Question Video: Determining the Probability of Intersection of Two Independent Events | Nagwa Question Video: Determining the Probability of Intersection of Two Independent Events | Nagwa

Question Video: Determining the Probability of Intersection of Two Independent Events Mathematics • Third Year of Secondary School

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A bag contains 7 blue marbles and 42 red marbles. A marble is drawn from the bag, recorded, and then replaced. Another marble is then drawn. What is the probability that the first marble is blue and the second is red?

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Video Transcript

A bag contains seven blue marbles and 42 red marbles. A marble is drawn from the bag, recorded, and then replaced. Another marble is then drawn. What is the probability that the first marble is blue and the second is red?

Well, to help us solve this problem what I’ve drawn is a tree diagram. And in our tree diagram, we’re gonna have the first branch is our first marble and the second branch is our second marble. So, next, what we do is we label the branches. And in this case, what we’re gonna label them is B and R for blue and red because it says that we’ve got blue marbles and red marbles. And now, what we need to do is add our probabilities.

So, what is the probability on the first pick that we get a blue marble? Well, we can see that there’re seven blue marbles. So, we can say that the probability of blue marble is gonna be equal to seven. Then, it’s gonna be over the total number of marbles, which is seven plus 42. But be careful here cause a common mistake is just to put the 42, but that’s only the number of red marbles. So, this will give us 49. So, we get seven over 49.

We can put this into our tree diagram, but what we wanna do first is simplify. And we can do that by dividing both the numerator and denominator by seven because it’s common factor. And if we do that, we get one over seven, or one-seventh. So, that means we can add that to our first branch. So, That’s the probability of getting a blue marble.

Well, what’s the probability of picking a red marble? Well, we could work it out in the same way. So, we could say the probability of being red would be 42 out of 49, or 42 over 49. And again, we could divide the numerator and denominator by seven cause it’s common factor. And that would give us six-sevenths. However, there would’ve been a quicker way of working it out.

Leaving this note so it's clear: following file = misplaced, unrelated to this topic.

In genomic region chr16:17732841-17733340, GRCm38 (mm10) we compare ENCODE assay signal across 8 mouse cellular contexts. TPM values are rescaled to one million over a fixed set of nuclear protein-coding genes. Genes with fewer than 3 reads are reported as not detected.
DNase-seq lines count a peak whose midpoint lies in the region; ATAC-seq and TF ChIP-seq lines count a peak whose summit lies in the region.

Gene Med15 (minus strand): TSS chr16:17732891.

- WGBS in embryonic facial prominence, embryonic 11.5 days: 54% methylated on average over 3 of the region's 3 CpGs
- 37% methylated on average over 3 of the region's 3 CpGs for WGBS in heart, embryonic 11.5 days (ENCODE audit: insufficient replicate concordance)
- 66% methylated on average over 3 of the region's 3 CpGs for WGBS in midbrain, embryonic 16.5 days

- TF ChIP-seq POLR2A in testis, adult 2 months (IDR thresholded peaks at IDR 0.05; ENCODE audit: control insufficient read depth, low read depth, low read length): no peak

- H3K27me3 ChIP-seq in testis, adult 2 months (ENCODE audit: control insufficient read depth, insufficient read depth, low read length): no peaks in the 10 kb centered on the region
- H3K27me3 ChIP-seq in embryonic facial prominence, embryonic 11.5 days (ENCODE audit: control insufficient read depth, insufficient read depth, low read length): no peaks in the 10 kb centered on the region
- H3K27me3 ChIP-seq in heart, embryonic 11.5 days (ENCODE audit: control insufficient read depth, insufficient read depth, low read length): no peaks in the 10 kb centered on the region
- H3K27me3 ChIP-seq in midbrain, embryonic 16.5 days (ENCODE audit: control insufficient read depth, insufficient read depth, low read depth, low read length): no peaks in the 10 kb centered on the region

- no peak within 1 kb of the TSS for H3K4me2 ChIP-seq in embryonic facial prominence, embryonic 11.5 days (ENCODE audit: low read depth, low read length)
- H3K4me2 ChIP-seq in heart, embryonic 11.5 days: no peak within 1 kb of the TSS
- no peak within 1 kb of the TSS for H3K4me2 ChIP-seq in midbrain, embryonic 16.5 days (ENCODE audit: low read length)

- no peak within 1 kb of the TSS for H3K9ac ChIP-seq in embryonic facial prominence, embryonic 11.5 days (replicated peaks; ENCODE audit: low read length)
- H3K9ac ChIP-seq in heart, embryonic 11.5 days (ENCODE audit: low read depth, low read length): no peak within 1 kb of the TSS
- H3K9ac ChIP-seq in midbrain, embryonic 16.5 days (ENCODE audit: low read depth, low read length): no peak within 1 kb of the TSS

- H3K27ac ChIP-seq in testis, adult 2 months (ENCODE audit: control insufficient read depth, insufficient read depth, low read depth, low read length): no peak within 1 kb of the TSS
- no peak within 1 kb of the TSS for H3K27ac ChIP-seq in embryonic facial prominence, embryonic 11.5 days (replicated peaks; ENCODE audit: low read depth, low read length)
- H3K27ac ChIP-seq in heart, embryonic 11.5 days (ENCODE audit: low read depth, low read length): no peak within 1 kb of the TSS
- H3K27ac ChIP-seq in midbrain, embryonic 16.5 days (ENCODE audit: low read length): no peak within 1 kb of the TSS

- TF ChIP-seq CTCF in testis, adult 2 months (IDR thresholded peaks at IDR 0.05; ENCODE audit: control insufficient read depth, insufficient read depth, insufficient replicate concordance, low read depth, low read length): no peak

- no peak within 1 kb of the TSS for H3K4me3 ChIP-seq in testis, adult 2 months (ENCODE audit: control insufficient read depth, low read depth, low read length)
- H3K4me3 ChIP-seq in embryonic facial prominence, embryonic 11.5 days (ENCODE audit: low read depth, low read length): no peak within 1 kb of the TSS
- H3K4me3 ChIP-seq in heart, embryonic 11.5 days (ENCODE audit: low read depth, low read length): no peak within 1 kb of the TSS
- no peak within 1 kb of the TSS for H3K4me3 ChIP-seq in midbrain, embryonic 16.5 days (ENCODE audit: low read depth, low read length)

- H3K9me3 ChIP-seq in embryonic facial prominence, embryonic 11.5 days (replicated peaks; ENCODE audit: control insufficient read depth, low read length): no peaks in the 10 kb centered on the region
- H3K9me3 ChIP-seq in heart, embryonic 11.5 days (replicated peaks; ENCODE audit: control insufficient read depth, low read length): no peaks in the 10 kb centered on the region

And that is to see what was needed to add to one-seventh to make a whole, or one. And that’s because the branches sum to one because they’re exhaustive. So, that means that they’re all the probability that anything could occur. So therefore, if blue is gonna be one-seventh, then red is gonna be six-sevenths because one-seventh plus six-sevenths make seven-sevenths, which is one whole one.

Well, now, what we need to do is look at the second branch and think, well, what are our probabilities going to be here? Well, the key to working this out is the word replaced cause what we’re told is that the marble is drawn from the bag, recorded, and then replaced. And because it’s replaced, it doesn’t affect the probabilities because they remain the same. Because we’ve got the same number of blue and red marbles on the second pick. So therefore, we can fill in our probabilities accordingly.

It’s worth noting that if it wasn’t replaced, then this’d be something called conditional probability. And there’d have to be a slight difference with the second lot of probabilities. Okay, great, we’ve completed our tree diagram. What’s the next step? Then, it’s good practice to work out each of the probabilities for the different possible combinations or scenarios arising from our tree diagram. We might not necessarily needed for this question because we know what we’re looking for. However, it is good practice cause it can help with more complex problems.

So, first of all, we’ve got the probability of picking a blue then picking a blue. Then, we’ve got the probability of picking a blue then picking a red, then picking a red, picking a blue, and then picking two reds. Well, before we work out our probabilities, it’s worth noting that what we’re gonna do is apply the AND rule. So, for instance, blue and blue, blue and red, etcetera. And what that means is we’re gonna multiply along our branches.

So, the probability of a blue then a blue is gonna be equal to one-seventh, because that was the probability of picking a blue in the first pick, multiplied by one-seventh, and that’s because that was the probability of picking a blue on the second pick. And this would give us an answer of one over 49. And that’s because when we’re multiplying fractions, we multiply the numerators then multiply the denominators.

Then, for blue red, we get one-seventh multiplied by six-sevenths, which is six over 49. Then, for red blue, we have six-sevenths multiplied by one-seventh, which is six over 49 again. Then, finally, we have six over seven multiplied by six over seven, which is equal to 36 over 49. So, that’s the red red. So, now, to check that we’ve got the right probabilities, all we do is we add them together. So, we’ve got one over 49 add six over 49, which will be seven over 49. Add another six over 49 gives us 13 over 49. Add 36 over 49 gives us 49 over 49, which is one, which is what we’d be looking for.

Okay, now, we’ve done this and completed our tree diagram, let’s solve the problem. Well, the question wants us to find the probability that the first marble is blue and the second is red. So, if we follow the path I’ve drawn in pink, it’s the first one is being blue, the second one is being red, we can see that we’ve already calculate the probability. And that’s six over 49. Therefore, we can say that in answer to the question, the probability of the first marble is blue and the second marble is red is six over 49.

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